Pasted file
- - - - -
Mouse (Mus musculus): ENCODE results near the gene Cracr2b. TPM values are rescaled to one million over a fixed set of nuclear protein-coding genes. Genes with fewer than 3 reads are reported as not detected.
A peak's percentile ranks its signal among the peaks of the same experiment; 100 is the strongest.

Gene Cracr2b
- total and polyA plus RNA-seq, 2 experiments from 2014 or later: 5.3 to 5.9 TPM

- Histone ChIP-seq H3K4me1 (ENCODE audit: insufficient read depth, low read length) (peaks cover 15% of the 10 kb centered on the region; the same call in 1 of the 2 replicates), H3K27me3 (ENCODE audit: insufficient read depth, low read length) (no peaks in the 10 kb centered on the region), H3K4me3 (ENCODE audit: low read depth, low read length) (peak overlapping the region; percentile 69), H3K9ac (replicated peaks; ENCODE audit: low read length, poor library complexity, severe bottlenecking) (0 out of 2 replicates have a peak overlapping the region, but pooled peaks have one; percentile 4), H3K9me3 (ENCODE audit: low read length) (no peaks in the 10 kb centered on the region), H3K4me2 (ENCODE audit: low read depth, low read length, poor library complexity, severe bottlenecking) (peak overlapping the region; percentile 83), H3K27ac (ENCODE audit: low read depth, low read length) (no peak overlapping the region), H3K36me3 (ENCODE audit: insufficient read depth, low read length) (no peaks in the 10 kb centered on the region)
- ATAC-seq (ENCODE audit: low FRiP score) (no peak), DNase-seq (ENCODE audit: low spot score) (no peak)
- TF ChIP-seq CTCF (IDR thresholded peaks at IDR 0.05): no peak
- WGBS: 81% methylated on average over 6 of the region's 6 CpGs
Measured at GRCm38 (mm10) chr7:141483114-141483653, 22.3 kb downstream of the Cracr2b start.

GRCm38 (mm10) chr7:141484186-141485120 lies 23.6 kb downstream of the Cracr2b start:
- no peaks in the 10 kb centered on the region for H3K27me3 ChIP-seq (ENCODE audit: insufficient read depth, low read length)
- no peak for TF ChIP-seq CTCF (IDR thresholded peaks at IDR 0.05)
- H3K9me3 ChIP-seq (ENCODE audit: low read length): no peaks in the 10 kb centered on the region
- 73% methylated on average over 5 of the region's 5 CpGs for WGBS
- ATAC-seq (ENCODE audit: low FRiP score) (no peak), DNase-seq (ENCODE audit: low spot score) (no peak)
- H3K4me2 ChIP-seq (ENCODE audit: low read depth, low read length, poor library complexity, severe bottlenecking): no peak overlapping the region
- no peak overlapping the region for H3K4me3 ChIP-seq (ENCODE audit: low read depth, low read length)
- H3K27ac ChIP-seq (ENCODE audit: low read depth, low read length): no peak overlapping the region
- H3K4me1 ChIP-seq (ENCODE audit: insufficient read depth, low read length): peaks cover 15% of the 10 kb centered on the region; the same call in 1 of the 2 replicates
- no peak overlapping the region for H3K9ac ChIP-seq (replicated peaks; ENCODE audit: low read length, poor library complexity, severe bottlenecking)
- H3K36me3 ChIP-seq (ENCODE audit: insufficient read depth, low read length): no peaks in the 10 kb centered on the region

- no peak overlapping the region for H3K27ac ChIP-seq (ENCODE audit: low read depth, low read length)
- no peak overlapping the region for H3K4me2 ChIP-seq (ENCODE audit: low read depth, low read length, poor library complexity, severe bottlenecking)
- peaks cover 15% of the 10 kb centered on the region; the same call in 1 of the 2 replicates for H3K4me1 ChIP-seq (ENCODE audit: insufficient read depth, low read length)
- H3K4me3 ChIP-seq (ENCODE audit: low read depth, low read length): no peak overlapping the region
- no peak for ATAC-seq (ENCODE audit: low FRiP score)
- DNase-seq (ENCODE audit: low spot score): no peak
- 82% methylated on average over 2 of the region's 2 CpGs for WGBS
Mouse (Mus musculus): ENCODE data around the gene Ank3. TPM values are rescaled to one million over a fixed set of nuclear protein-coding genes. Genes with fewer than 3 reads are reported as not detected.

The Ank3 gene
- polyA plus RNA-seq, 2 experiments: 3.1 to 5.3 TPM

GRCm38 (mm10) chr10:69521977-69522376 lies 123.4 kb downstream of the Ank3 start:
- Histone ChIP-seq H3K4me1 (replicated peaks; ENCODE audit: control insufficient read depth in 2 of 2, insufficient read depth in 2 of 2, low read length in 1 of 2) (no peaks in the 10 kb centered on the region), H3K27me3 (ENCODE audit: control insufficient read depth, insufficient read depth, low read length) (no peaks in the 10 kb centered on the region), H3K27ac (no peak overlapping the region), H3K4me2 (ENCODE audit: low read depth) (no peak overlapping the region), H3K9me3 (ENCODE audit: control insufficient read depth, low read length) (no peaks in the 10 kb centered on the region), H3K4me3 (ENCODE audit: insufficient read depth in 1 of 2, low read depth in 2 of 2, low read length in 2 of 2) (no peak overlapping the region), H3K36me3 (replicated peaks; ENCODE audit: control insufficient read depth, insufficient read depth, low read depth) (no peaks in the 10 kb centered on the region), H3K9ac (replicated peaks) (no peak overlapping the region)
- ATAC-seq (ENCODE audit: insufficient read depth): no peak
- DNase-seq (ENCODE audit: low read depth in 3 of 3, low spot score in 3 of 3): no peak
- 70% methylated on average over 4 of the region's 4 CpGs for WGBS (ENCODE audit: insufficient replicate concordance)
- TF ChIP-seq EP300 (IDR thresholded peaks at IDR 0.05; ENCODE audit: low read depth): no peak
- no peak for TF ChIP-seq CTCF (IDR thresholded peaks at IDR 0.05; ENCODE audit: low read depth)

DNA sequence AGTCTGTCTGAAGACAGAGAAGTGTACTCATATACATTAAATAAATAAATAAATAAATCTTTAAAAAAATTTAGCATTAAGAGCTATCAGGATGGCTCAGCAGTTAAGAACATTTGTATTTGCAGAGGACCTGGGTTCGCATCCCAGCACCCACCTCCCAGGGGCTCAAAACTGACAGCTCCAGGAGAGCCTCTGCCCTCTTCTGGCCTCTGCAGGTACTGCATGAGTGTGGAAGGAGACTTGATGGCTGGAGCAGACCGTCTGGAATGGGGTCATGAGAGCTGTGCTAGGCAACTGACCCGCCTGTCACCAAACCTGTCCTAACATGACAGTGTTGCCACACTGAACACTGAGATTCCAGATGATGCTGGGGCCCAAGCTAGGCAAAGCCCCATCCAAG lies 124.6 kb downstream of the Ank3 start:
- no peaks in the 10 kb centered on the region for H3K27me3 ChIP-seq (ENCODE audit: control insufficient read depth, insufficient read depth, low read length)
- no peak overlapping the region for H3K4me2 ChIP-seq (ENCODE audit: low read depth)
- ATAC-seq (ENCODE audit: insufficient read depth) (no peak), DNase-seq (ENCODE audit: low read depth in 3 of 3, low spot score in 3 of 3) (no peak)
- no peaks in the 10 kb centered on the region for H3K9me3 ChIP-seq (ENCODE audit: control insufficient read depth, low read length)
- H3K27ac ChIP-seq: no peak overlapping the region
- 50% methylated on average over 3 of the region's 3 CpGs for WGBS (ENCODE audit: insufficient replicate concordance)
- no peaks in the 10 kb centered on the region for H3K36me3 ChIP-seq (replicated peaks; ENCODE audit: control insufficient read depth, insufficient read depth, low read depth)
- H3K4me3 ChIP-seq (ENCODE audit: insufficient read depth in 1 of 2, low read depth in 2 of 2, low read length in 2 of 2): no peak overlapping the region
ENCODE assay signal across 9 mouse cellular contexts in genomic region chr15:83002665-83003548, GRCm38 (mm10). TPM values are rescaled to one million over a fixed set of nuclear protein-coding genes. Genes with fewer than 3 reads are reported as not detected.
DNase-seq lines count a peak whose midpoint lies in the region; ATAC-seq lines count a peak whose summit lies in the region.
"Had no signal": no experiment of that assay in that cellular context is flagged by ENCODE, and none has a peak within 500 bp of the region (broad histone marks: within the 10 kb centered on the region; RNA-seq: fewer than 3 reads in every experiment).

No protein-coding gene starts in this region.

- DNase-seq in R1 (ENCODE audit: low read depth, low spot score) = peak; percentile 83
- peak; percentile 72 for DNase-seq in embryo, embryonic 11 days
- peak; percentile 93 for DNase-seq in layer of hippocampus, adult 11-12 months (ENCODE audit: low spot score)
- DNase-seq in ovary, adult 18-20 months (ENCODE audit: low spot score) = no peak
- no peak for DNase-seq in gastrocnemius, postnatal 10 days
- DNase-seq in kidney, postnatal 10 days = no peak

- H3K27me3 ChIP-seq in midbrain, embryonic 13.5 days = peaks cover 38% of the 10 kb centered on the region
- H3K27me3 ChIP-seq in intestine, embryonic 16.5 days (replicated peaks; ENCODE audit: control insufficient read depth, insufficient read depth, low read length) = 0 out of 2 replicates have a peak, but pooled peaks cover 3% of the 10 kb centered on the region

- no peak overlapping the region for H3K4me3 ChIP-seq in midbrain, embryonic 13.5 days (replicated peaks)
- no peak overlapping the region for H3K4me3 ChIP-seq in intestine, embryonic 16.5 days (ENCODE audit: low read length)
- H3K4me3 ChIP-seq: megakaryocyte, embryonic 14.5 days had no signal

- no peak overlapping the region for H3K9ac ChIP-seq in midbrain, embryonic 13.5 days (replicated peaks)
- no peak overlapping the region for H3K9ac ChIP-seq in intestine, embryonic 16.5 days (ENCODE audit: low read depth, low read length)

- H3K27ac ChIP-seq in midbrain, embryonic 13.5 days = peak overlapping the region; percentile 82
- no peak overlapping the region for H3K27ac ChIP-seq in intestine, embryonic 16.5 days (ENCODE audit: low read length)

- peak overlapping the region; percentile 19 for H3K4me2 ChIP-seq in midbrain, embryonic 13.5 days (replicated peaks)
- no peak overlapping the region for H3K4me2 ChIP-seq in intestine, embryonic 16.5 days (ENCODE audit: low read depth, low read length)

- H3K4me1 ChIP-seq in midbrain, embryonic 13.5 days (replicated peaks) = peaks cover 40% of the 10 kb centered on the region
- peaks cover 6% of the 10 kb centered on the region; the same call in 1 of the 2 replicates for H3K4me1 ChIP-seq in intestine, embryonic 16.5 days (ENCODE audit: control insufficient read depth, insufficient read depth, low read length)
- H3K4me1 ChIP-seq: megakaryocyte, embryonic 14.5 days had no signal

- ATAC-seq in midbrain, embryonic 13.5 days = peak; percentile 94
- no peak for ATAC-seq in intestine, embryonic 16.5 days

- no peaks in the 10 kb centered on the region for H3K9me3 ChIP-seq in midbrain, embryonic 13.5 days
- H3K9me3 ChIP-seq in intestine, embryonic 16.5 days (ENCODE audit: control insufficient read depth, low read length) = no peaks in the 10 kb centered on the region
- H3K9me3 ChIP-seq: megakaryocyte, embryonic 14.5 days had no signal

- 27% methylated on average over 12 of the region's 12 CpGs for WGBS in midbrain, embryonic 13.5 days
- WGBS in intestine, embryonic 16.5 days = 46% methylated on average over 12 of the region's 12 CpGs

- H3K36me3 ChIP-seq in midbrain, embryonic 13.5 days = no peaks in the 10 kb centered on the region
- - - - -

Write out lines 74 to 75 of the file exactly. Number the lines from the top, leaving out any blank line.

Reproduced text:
- no peaks in the 10 kb centered on the region for H3K9me3 ChIP-seq in midbrain, embryonic 13.5 days
- H3K9me3 ChIP-seq in intestine, embryonic 16.5 days (ENCODE audit: control insufficient read depth, low read length) = no peaks in the 10 kb centered on the region